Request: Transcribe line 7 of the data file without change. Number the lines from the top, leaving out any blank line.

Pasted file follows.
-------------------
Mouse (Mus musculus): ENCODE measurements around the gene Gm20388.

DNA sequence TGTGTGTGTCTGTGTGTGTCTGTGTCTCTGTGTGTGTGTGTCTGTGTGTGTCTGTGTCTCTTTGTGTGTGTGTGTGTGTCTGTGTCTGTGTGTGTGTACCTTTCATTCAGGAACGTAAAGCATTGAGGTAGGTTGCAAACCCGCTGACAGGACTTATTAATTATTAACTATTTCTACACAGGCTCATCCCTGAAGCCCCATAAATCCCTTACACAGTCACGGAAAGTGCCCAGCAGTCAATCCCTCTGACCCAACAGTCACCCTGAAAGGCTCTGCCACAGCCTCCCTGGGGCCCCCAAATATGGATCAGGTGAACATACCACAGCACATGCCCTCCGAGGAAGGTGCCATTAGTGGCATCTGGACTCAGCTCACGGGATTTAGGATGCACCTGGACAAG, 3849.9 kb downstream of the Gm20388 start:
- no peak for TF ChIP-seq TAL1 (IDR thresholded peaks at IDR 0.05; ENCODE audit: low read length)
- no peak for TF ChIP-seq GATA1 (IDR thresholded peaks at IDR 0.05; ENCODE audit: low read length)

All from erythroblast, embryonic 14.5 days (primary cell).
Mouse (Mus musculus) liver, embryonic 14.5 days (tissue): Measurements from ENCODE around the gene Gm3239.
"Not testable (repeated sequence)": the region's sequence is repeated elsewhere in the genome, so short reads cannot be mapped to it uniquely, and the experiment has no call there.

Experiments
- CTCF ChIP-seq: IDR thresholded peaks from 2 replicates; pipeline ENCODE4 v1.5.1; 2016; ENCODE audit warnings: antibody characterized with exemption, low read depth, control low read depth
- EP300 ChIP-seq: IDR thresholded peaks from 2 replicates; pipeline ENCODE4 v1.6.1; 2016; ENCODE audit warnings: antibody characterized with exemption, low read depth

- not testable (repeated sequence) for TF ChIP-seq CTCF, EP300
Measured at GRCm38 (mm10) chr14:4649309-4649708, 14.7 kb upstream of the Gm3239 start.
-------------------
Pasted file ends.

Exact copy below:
"Not testable (repeated sequence)": the region's sequence is repeated elsewhere in the genome, so short reads cannot be mapped to it uniquely, and the experiment has no call there.